ANKARA: Two Mistakes In The Discussion Between Gul And Aritman

By Fikret Bila

Turkish Press
Dec 24 2008

MILLIYET- Everyone is talking about a statement made by Canan Aritman,
Republican People’s Party (CHP) Izmir deputy, which implied that
President Abdullah Gul’s mother had Armenian roots. Citing his
family tree, President Gul said this argument was false. Gul stated
that he is Muslim and Turkish on both sides of his family, as 100
years of the tree proves. Gul said that he felt he had to set the
record straight in order to correct a tendentious lie which started
when he ran for president last year and has recently been openly and
deviously resurrected. He added that he wanted to establish the truth
for history’s sake.

Aritman’s statement implying that Gul’s mother has Armenian roots was
unfortunate. The path she took was wrong. Whether Gul’s mother has
Armenian roots or not shouldn’t be used for political fodder. Aritman’s
‘racial’ approach was widely criticized, including by the CHP, her own
party. This is another sign that what Aritman did was wrong. Aritman
offended Turkey’s Armenians with her suggestion about Gul. Her
approach, which paints being Armenian as a crime or deficiency, is
contrary to the Turkish Republic’s founding principles. Her words
ill suit a member of a party like the CHP (Turkey’s first party),
which established the founding principles of the republic. The Turkish
Republic isn’t based on an ethnic basis. Ataturk’s understanding of the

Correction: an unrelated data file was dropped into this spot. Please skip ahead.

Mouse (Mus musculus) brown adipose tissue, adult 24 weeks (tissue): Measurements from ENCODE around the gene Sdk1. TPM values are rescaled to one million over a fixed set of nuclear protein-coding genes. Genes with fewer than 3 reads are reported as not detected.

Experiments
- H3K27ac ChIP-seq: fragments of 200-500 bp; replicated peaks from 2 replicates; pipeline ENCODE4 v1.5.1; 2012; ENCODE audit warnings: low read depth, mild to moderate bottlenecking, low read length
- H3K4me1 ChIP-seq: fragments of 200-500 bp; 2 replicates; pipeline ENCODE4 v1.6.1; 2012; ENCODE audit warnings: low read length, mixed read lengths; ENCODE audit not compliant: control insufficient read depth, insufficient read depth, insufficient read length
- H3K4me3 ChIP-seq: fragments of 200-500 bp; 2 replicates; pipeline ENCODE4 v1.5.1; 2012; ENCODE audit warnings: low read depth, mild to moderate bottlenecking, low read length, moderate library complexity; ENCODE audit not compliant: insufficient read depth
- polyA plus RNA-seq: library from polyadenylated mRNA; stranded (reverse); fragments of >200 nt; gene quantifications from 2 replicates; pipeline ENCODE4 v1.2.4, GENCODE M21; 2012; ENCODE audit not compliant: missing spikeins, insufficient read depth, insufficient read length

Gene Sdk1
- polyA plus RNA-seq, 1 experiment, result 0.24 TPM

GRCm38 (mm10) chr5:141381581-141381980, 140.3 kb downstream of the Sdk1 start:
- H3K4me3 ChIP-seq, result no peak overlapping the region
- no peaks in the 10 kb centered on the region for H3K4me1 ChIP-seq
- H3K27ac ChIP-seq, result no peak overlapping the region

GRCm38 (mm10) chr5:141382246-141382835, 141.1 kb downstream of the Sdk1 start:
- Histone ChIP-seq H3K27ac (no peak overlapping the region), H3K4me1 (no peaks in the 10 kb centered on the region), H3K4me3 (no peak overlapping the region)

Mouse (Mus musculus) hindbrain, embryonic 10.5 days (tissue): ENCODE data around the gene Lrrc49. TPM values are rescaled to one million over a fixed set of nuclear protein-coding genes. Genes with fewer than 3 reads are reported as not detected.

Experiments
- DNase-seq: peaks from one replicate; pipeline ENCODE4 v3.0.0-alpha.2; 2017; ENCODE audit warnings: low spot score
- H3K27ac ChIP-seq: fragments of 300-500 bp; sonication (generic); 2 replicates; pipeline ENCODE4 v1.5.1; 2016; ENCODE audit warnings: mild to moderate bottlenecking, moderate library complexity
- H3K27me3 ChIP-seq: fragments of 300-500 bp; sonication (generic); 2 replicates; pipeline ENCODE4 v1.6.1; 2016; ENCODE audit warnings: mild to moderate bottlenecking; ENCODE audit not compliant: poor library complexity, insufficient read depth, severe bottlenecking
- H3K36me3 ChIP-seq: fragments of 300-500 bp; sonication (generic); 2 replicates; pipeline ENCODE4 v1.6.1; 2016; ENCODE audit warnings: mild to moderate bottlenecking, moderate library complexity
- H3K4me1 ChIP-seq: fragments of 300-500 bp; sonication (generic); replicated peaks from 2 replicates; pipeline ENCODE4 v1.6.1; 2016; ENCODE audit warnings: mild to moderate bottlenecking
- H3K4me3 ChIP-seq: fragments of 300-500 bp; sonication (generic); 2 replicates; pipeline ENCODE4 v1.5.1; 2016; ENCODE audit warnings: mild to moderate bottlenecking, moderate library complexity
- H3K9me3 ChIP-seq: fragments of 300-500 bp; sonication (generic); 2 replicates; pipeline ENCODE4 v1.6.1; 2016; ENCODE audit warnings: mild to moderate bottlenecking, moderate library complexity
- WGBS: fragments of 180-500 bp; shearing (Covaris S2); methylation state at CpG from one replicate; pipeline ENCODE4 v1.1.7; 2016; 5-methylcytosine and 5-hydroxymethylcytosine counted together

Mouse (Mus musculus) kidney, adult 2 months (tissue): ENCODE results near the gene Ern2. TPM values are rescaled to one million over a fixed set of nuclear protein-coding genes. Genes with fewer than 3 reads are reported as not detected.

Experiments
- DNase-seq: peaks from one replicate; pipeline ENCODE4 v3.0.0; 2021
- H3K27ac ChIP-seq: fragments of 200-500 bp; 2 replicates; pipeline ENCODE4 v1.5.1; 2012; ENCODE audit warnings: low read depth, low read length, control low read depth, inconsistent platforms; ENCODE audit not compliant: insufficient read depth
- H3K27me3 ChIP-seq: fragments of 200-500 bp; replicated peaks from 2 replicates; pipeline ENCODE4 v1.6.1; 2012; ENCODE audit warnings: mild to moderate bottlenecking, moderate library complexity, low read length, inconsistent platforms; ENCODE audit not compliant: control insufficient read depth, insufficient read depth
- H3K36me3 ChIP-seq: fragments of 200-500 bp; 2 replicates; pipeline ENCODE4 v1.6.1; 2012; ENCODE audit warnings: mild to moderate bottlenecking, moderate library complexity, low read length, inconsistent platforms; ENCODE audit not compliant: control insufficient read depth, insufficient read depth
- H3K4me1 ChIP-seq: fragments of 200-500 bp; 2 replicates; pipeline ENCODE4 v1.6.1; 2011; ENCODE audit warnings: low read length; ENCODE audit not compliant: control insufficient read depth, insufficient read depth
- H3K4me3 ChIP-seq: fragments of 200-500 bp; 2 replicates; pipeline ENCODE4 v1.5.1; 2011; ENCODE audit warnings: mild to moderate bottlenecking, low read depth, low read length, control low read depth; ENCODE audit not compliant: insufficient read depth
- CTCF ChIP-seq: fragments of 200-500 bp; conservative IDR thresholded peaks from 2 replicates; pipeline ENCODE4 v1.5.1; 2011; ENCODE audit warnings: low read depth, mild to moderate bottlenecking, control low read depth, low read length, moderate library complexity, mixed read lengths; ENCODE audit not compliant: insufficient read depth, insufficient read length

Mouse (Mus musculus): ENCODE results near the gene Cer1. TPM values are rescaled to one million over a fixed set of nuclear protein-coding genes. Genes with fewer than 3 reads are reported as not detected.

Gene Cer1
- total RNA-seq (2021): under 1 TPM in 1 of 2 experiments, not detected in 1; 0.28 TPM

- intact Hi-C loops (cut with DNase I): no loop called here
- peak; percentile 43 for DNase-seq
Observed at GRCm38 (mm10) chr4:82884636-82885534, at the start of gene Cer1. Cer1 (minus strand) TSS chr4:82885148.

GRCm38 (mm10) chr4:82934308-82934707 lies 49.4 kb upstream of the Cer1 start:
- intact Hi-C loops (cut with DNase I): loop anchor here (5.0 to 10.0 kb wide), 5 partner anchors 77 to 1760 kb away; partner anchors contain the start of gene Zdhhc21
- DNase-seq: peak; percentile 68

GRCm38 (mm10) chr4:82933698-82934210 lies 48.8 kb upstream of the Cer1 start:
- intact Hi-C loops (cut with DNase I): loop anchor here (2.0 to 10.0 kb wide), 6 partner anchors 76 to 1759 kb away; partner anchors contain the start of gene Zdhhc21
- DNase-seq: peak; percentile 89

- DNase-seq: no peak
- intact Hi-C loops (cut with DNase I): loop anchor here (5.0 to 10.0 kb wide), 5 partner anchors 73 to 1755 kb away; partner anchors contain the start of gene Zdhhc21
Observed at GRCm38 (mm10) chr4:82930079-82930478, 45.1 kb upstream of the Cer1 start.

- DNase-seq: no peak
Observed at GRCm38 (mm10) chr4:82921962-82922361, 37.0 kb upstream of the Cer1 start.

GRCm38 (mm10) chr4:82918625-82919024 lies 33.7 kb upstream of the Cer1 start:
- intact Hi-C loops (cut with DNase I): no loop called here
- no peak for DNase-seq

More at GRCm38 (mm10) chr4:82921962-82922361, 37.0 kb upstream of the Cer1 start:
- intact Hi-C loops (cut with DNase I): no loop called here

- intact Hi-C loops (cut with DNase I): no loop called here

nation wasn’t racist. In an excellent formulation of his understanding
of the nation and nationalism, Ataturk said that the nation which
established the Turkish nation is called the Turkish nation. Whatever
one’s ethnic background, each and every citizen of the Turkish Republic
can undertake any post or duty. The president, Parliament speaker,
prime minister, chief of General Staff and government ministers may
have different ethnic roots. This is a requirement of the republic’s
founding principles.

Gul not only released his family tree, but also sued Aritman. The
president represents the entire nation, and he’s head of the
state. Thus his filing a lawsuit against claims that there are
Armenians in his family and allegations of discrimination might offend
our Armenian citizens. If being an Armenian or having a family with
Armenian roots is seen as something which has to be denied, this might
cause misunderstandings, particularly in terms of Gul’s responsibility
to represent the entire nation. Although he was trying to prevent
political exploitation, Gul shouldn’t have sued her, but instead,
out of consideration for our Armenian citizens, found it sufficient to
issue a statement. Looking at the situation in terms of the republic’s
founding principles, Gul filing a lawsuit against Aritman’s statements
amounts to compounding one mistake with yet another."

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